La historia de la Escuela de Artediez

The postwar years

The war delayed any possible evolution of the schools towards a modernization of their buildings and their teaching methods. During the following decades they would be forgotten, as they were set aside of the transcendental social changes that would occur in the second half of the century.

Nevertheless, after the war, teaching activities continued and increased the number of students. The annual reports and presentations show intense activity of students and teachers, tending to the development of traditional styles and forms but little open to European trends of his time. The isolation suffered by the country during the first decades of Francoism aggravated this trend already pointed out before the war.

Franco wanted to impose a closed economic system of autarchic character, which would lead the country into the greatest isolation in recent centuries and a major economic crisis. Not to forget that until the fifties, Spain did not recover the living standards of 1931. It was at the end of this decade when the economic stabilization plan of 1959 was a turnaround in the economy and the social life that would necessarily affect the entire education system.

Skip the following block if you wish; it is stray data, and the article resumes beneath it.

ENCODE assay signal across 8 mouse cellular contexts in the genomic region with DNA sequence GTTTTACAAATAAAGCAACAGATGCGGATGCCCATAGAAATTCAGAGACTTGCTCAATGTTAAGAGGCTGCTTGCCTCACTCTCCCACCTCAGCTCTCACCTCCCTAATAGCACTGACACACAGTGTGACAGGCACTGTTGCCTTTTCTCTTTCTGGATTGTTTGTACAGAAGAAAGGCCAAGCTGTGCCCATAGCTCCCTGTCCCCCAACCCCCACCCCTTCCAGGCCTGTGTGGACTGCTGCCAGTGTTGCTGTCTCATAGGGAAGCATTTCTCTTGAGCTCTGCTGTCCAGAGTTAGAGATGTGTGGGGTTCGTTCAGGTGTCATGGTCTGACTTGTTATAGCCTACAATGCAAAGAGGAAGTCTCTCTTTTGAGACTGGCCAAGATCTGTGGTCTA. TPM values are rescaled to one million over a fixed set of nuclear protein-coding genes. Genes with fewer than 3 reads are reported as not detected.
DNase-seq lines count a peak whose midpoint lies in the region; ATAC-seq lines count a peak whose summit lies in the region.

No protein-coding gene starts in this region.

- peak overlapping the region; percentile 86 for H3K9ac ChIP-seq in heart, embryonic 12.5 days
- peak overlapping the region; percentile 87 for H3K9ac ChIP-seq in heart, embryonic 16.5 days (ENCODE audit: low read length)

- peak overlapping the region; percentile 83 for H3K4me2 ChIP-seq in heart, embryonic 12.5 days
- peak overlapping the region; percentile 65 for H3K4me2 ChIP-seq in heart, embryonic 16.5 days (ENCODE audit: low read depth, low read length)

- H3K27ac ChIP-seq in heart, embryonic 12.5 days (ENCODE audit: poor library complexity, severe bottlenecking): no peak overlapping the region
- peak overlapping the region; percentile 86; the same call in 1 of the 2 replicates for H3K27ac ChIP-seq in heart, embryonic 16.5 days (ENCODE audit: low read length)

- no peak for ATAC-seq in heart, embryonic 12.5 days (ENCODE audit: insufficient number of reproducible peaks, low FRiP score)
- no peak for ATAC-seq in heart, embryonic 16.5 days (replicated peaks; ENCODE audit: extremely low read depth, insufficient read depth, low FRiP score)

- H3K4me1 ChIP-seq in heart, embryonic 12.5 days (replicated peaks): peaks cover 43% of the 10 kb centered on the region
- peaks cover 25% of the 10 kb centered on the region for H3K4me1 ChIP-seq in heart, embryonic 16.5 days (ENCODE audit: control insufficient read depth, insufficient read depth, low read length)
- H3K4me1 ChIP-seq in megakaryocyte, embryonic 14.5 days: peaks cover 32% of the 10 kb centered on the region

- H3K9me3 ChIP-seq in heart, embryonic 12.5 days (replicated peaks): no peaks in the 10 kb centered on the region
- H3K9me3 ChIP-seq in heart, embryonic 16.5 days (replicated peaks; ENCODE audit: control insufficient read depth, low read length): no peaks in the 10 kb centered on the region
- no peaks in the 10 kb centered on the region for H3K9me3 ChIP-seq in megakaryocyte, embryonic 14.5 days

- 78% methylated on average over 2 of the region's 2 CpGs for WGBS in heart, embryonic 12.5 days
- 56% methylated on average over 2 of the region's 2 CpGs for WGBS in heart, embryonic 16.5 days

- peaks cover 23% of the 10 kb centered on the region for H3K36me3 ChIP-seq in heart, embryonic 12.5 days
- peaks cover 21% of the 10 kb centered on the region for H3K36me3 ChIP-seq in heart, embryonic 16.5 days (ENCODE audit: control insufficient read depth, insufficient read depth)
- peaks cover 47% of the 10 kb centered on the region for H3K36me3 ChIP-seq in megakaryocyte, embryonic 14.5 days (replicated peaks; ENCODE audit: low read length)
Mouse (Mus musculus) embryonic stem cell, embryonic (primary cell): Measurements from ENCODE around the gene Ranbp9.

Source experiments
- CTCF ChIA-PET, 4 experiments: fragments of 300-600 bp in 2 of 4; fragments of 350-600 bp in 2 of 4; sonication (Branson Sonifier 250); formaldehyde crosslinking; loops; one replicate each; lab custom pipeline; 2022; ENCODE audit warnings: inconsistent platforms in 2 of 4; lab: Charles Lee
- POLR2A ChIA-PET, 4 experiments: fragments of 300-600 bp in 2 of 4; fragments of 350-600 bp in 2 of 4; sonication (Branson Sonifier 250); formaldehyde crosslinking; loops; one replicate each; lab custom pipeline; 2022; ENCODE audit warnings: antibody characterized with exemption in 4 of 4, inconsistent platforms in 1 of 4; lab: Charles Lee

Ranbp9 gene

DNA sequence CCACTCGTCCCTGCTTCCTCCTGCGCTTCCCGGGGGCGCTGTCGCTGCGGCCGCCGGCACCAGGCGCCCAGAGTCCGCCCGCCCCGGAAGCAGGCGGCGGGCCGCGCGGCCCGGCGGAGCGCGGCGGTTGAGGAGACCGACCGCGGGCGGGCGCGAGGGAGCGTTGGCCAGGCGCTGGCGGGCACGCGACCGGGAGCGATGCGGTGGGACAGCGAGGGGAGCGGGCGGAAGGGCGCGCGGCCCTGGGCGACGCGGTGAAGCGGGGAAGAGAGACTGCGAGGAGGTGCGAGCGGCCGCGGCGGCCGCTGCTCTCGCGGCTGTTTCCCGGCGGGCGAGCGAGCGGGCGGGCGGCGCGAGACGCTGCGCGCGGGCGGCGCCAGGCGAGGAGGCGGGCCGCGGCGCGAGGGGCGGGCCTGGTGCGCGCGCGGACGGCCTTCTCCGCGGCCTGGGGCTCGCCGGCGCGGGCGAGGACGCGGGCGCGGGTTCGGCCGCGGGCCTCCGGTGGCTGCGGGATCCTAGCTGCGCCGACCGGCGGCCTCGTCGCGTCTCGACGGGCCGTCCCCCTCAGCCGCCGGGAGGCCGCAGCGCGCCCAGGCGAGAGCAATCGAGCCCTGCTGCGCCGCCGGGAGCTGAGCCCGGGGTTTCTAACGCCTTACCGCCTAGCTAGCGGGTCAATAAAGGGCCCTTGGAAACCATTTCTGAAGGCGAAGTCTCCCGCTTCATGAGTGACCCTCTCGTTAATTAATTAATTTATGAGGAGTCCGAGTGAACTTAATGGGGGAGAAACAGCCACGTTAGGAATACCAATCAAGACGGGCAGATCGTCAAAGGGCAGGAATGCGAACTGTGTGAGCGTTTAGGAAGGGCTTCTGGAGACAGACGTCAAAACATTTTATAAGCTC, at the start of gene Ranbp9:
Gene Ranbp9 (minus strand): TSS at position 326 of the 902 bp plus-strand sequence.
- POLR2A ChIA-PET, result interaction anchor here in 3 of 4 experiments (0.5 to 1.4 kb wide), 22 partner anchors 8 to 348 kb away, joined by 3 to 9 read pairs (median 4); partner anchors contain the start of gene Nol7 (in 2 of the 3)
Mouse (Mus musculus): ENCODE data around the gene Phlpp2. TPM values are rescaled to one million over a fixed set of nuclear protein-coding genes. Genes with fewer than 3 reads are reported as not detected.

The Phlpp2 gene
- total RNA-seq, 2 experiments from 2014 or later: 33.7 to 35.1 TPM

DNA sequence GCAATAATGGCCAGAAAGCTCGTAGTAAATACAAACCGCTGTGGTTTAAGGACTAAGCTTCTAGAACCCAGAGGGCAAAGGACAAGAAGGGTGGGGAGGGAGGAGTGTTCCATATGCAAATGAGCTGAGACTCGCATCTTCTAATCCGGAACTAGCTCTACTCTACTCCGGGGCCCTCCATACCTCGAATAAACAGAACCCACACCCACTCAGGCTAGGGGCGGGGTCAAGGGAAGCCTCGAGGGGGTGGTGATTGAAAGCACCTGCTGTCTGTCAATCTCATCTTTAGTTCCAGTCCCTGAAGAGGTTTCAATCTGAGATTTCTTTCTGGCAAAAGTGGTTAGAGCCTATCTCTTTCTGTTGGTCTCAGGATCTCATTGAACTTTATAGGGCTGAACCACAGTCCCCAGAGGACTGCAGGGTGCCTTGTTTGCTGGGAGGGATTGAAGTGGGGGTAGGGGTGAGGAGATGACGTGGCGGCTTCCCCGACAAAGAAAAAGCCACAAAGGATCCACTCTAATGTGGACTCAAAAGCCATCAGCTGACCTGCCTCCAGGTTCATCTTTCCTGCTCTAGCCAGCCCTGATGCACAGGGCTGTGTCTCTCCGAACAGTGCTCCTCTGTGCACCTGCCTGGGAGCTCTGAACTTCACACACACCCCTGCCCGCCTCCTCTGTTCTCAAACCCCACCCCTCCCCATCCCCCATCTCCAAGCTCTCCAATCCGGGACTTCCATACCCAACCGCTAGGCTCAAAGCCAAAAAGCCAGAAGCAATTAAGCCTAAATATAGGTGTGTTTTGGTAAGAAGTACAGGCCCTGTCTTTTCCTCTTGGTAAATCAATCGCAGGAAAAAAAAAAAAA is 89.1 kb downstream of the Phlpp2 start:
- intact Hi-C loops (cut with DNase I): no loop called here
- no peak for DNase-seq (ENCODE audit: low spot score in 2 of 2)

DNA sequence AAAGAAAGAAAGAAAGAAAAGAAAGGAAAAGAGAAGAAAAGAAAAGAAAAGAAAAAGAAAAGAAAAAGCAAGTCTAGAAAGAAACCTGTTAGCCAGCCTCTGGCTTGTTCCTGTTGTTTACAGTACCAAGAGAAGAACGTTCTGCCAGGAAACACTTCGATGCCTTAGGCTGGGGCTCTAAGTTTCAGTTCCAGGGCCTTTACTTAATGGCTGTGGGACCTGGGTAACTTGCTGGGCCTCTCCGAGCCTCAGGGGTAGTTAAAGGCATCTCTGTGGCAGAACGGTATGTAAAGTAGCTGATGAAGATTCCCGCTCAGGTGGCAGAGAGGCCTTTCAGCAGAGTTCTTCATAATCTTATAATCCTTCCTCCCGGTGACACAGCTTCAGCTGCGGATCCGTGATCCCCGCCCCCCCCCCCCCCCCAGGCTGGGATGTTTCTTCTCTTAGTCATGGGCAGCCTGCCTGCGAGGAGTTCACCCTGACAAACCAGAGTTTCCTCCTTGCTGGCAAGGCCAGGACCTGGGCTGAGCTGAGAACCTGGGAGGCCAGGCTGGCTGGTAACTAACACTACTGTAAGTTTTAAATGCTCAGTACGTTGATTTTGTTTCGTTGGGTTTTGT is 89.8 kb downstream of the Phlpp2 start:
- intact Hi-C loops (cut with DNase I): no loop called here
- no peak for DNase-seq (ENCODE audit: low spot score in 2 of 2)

With growing industrialization, the then Ministry of Education promulgated in 1963 the Decree 2127 of July 24th, on regulation of schools of Applied Arts and Crafts, creating new specialties. Such independent studies “Decoration”, “Advertising Art”, “Design”, “Delineation and Artistic Trace”, “Book Art” and “Workshops of Applied Arts and Crafts ” appeared; this ruling would then be definitely developed with the Decree of December 27th, 1963. This comes to mean the attempt to overcome the traditionalist orientation enveloping this sector to take its place by what was demanded at that time: the training of men and women not only able to execute, but also to conceive, design and promote artistic development in new professional fields.

Students who attended then the Applied Arts and Crafts schools were still artisan workers trying to perfect their craft, who would balance evening attendance with their day jobs, but also increasing groups attending the morning shift aspiring to a more complete and specialized artistic training. This second group increased until constituting the bulk of these teachings, which could distinguish three types of registration: regular courses of formal education, free education for students only examined in June and in September and specialized classes which became very popular.